I never set out to compose these rants, please believe me – these things just fall into my lap & I know of no other way to address them. Case in point, I have been following the annual Tournament of Books over at The Morning News – a brilliant, insightful, hilarious book competition that’s set up as a literary counter to March Madness. In addition to a judge’s decision on each round, there is an attached color commentary on the decision written by contributing writers, Kevin Guilfoile and John Warner. Today’s commentary was totally off topic, truly insightful, and uproariously hilarious. It seems that my baseless assumption that “author” Nicholas Sparks is a total asshole is not baseless after all.
Mr. Sparks, author of such tearjerking tripe as The Last Song, The Notebook, Dear John, blah blah blah, gave an interview (in LA’s Book Soup) to Anthony Breznican of USA Today which ran on March 10th. Over the course of the interview, Sparks revealed his shocking, evil, twisted, labyrinthine world view:
“‘I don’t write romance novels….(they’re) love stories — it’s a very different genre.’ Asked what he likes in his own genre, Sparks replies: ‘There are no authors in my genre. No one is doing what I do.‘”
I don’t understand.
“There’s a difference between drama and melodrama; evoking genuine emotion, or manipulating emotion. It’s a very fine eye-of-the-needle to thread. And it’s very rare that it works. That’s why I tend to dominate this particular genre.“
Alright, it’s true that he does dominate in this genre (whatever it is) but if you believe that you’re the only one working in a particular field, it’s not very sporting to announce that you’re the best around, is it? “Hey, look at me! I invented this new thing and I’m the best at using it! Up yours!” And how can he be “evoking genuine emotion” in a novel? Doesn’t a work of fiction manipulate your emotions, almost by definition? Let’s move on.
“‘A Farewell to Arms, by Hemingway. Good stuff. That’s what I write,’ he says, putting it back (on the shelf). ‘That’s what I write.'”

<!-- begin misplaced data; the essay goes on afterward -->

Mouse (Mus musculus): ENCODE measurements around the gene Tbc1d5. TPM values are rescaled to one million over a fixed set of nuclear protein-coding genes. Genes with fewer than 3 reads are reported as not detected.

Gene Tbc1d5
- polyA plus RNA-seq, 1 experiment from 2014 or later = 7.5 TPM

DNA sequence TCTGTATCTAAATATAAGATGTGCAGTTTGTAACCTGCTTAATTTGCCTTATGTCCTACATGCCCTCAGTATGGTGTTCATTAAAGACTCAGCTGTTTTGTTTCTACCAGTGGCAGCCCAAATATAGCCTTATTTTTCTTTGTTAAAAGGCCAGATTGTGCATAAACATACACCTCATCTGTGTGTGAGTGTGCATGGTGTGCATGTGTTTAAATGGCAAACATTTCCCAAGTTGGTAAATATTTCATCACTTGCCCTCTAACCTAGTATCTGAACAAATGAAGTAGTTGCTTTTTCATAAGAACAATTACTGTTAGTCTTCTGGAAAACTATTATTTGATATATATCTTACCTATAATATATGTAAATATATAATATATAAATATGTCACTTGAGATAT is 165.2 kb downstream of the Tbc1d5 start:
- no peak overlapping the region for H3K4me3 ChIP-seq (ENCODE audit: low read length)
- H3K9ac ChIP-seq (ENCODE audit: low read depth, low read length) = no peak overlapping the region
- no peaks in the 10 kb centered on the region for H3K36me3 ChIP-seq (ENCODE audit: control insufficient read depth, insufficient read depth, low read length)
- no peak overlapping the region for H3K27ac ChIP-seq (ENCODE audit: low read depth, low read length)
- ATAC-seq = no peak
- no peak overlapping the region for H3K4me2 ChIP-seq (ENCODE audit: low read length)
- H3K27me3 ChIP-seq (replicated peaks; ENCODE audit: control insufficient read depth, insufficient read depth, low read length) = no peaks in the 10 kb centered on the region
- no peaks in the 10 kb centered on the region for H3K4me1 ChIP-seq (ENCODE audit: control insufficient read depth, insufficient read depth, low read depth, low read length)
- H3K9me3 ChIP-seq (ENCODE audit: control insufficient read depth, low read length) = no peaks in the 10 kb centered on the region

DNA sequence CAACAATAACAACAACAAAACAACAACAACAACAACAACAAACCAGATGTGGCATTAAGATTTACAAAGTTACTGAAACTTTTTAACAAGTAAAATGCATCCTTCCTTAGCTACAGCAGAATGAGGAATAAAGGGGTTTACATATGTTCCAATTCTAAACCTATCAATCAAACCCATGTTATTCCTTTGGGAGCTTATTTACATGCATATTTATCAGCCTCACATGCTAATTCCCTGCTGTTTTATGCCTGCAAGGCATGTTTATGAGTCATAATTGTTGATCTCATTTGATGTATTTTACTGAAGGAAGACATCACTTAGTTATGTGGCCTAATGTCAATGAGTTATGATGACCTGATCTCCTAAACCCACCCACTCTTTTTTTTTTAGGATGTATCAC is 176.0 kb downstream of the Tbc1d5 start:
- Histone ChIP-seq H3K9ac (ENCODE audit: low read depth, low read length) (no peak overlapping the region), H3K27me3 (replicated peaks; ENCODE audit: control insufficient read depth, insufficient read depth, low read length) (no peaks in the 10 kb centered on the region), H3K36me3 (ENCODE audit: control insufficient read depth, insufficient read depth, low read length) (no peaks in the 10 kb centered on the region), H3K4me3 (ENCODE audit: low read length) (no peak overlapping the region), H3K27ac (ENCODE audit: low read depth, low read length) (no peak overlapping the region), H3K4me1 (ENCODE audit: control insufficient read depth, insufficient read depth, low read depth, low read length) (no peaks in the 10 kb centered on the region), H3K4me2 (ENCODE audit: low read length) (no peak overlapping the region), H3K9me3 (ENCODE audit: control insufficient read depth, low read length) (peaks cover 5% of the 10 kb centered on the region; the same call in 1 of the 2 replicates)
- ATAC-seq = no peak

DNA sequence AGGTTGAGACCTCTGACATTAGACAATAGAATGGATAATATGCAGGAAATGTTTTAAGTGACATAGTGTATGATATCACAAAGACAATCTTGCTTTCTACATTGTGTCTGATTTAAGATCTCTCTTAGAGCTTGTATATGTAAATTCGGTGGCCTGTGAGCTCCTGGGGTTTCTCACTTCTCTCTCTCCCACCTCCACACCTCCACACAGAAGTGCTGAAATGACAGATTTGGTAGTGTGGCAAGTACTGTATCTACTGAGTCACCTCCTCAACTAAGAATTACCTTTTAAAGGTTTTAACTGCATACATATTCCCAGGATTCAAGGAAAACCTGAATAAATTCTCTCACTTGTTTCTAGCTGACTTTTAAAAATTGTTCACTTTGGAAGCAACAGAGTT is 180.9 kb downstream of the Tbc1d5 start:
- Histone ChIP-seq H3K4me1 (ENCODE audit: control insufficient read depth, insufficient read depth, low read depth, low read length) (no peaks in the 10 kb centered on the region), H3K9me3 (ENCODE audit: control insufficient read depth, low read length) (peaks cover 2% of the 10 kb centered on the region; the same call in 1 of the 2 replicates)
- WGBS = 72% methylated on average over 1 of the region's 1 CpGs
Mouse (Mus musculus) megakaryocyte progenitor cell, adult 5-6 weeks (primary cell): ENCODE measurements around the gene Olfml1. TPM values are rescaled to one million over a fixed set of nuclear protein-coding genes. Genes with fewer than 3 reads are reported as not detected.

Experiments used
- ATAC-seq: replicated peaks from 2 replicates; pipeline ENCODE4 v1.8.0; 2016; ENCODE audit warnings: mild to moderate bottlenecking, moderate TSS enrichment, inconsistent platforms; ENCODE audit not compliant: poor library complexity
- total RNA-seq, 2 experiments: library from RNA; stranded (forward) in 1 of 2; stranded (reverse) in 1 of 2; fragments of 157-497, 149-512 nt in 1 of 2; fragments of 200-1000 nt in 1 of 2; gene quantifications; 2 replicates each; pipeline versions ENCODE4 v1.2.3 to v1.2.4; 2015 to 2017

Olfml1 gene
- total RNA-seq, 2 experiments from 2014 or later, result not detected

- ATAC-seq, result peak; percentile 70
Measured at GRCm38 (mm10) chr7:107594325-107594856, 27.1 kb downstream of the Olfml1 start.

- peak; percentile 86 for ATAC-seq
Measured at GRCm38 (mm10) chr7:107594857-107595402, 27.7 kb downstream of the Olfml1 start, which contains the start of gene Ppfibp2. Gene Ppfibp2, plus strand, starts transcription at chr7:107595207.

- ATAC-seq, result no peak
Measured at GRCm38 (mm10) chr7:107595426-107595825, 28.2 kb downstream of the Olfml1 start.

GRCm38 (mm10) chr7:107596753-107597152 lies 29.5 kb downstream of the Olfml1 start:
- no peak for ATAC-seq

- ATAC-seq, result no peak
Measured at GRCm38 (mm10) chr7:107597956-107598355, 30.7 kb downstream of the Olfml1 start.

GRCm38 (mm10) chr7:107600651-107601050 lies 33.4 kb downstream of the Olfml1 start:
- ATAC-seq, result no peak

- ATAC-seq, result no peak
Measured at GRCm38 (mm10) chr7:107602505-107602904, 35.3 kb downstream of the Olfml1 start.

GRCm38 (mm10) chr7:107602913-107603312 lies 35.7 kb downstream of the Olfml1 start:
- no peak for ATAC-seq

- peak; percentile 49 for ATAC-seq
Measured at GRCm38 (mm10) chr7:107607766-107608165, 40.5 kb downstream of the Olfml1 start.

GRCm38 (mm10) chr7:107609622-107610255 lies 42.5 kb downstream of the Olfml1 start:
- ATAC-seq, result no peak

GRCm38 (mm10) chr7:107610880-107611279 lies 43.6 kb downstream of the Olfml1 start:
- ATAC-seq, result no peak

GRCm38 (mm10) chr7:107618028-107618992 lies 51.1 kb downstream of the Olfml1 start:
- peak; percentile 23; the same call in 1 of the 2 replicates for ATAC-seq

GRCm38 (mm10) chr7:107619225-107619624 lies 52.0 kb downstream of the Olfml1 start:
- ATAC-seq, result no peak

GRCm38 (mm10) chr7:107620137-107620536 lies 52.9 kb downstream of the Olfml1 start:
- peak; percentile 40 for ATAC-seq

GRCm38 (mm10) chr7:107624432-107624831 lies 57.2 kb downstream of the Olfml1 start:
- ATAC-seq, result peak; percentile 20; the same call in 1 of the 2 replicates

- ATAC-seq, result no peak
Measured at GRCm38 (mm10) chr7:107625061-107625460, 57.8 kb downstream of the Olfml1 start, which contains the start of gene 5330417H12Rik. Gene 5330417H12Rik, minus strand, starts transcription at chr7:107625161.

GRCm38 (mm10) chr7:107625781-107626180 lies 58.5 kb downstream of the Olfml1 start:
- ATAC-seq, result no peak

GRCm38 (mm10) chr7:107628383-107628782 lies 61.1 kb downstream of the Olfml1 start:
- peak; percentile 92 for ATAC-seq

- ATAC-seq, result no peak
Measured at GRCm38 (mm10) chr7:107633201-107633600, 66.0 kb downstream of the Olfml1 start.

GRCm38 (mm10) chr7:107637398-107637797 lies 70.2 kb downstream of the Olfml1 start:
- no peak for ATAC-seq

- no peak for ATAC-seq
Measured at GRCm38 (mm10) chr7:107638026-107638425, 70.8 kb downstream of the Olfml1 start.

Holy shit, what?
Sparks’ favorite tale of youth? “I think A Walk to Remember,” he says, citing his own novel. “That’s my version of a coming-of-age.”
Stop it, stop it! You maniac!
“Horrible,” he says, looking at Blood Meridian. “This is probably the most pulpy, overwrought, melodramatic cowboy vs. Indians story ever written.”
Well, asdkljji qohyd5nhasd%, iiiweo89!
I’m sorry, I think I just passed out. What can I possibly say to that? He’s clearly delusional. Stabbing him repeatedly would do no one any good – he’d be dead & I’d just be tired.
In their TMN commentary, Guilfoile and Warner go on to include (as backup) excerpts from an interview Sparks gave to the Chicago Tribune in February (available online only for Tribune subscribers) that echoes these sociopathic ideas, perhaps more so: “The Notebook is a good novel. There are no flaws with that novel,” he said. “That’s a novel that will stay around for a long, long time. That’s a novel that is taught in schools – that is out in Cliffs Notes. Classics just choose themselves.”
Taught in schools? Are you fucking kidding me?! A fictional school set in a Nicholas Sparks novel? What is happening?!
I’m okay. Sorry. Just read Kevin and John’s commentary, as they are much more adept than I at bringing Sparksy to task. I’ve read it more than once (several times out loud to whoever’s in the room with me) and it makes me laugh really hard every time.